Former Royal Navy serviceman from Clevedon found dead

PUBLISHED: 06:16 22 February 2017 | UPDATED: 14:17 22 February 2017

Commander Chris Smith died on January 19.

Commander Chris Smith died on January 19.


A ‘true gentleman’ who served in the Royal Navy for almost 20 years has died suddenly at the age of 47.

Commander Chris Smith's inquest is due to open at Avon Coroner's Court today (Wednesday).Commander Chris Smith's inquest is due to open at Avon Coroner's Court today (Wednesday).

Commander Chris Smith lived in Clevedon with his wife Sarah but died unexpectedly in Bristol.

He was ‘devoted’ to his two children and two stepsons, she said, and was a ‘loyal husband to her’.

His funeral took place on Monday and an inquest into his death is due to open today (Wednesday) where experts will begin to determine how he died.

Mrs Smith has this week led the tributes to her husband.

She said: “We enjoyed three memorable years in Virginia and travelled widely. Chris was an avid yachtsman and recently restored his beloved yacht, Capricorno, on the Isle of Wight. In 2015 he sailed from Rio to South Africa as part of Exercise Transglobe, a major sail training event.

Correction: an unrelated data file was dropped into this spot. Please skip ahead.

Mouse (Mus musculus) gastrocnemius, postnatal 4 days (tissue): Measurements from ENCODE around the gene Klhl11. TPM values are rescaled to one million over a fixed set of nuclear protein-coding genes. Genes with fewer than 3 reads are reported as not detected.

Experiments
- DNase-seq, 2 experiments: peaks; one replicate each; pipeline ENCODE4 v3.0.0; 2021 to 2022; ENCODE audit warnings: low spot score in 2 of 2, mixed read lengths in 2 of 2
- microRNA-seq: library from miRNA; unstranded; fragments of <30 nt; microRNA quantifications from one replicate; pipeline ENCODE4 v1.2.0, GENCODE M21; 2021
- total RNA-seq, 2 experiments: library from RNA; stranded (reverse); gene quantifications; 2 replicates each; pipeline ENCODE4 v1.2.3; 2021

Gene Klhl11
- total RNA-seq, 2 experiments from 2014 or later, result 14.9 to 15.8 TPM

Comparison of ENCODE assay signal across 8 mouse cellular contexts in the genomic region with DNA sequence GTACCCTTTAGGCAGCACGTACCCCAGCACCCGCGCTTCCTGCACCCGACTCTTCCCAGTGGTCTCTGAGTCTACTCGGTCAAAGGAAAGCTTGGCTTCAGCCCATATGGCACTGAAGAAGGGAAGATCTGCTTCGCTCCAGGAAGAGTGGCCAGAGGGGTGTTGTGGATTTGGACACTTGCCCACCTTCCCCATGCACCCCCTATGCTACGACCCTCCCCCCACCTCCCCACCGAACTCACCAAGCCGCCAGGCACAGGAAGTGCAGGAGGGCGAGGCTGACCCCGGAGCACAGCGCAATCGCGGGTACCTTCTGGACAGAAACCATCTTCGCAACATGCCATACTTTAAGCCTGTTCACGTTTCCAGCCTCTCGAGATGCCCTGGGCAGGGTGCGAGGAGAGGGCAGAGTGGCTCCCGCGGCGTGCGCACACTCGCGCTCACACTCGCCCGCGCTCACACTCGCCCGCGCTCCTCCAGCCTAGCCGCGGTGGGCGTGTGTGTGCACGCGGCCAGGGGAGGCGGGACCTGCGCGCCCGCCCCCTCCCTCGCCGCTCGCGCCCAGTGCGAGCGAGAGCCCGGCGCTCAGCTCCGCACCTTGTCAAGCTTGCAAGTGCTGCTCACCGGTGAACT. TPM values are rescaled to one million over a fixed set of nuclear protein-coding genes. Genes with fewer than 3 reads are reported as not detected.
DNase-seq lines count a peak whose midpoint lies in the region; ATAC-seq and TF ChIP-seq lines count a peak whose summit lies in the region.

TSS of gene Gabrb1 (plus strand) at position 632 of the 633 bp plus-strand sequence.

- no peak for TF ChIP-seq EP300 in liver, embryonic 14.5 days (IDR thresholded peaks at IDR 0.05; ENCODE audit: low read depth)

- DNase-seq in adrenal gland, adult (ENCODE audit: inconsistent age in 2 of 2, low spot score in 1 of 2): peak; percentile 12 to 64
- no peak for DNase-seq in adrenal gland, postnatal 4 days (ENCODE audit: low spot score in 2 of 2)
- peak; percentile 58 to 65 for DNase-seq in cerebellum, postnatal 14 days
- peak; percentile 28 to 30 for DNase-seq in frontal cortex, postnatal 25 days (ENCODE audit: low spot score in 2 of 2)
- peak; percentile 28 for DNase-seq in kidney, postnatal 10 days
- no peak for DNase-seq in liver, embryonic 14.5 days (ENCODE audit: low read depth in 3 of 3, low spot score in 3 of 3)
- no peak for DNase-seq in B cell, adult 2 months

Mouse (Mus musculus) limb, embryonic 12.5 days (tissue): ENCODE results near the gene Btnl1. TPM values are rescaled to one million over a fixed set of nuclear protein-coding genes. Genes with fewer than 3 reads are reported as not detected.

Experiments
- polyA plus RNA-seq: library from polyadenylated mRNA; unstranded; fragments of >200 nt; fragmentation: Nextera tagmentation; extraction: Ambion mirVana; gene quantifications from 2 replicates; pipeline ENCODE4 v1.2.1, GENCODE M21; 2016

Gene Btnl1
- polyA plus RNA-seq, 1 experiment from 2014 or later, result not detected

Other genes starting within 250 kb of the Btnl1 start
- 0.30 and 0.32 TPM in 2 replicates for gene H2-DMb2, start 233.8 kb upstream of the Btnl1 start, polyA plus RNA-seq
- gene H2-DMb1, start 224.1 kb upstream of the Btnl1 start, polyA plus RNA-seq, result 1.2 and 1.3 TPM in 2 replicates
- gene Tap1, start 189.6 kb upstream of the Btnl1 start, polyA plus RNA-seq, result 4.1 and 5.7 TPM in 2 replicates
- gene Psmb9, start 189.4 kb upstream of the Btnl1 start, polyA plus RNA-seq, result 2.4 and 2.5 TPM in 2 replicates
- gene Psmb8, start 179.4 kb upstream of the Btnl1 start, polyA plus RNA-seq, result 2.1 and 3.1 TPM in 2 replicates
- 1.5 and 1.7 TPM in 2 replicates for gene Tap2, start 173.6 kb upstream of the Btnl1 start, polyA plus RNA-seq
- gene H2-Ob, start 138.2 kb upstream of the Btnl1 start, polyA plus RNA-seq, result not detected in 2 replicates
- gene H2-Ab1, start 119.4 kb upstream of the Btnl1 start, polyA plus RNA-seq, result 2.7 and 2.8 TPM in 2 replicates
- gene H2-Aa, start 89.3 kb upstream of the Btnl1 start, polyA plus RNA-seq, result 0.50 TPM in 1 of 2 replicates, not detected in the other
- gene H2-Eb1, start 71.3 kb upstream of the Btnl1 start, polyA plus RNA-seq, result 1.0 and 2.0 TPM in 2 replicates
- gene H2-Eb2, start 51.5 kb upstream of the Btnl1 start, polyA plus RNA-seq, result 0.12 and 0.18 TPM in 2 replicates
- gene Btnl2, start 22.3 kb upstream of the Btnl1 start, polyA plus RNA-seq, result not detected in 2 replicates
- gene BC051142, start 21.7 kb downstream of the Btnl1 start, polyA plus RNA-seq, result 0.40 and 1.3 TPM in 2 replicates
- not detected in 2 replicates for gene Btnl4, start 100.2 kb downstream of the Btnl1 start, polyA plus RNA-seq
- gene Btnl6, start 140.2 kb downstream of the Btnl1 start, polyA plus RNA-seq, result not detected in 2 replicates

“Chris was a loving son to Anthea and John, brother to Claire, Tracey, Laura and Penny.

“He was a loyal husband to me and devoted father to Shaun, Celia and stepsons Tom and Kieran.”

Chris, who was born in Aylesbury and grew up on the Isle of Wight, joined the Royal Navy in September 1997 as a Weapon Engineer Officer.

He worked on several warships and was selected to head up the Weapons Engineering Department in 2007 and was deployed to the Gulf.

He would go on to embark on a three-year overseas tour in America, where his family joined him, before returning to the UK and working at the Ministry of Defence’s base in Abbey Wood in Bristol.

However, he died on January 19 and the Royal Navy said its ‘thoughts and prayers are with Chris’ family at this distressing time’.

Colleagues who he worked with at Abbey Wood have paid their respects.

Civil servant Ian Whitaker said: “He was always a person who could make anyone smile and be concerned for those around him.

“He was a true friend who will always be missed and never forgotten.”

Others said his friendly, good-humoured approach made him liked by everyone.

Wing Commander Ian Blake of the Royal Air Force said: “Respected by all, Cdr Smith had that ability to talk to anyone and everyone and was always able to make others laugh, whatever the circumstance.

“Good humoured and approachable, he was a true gentleman and my heartfelt condolences go to his family at this difficult time.”

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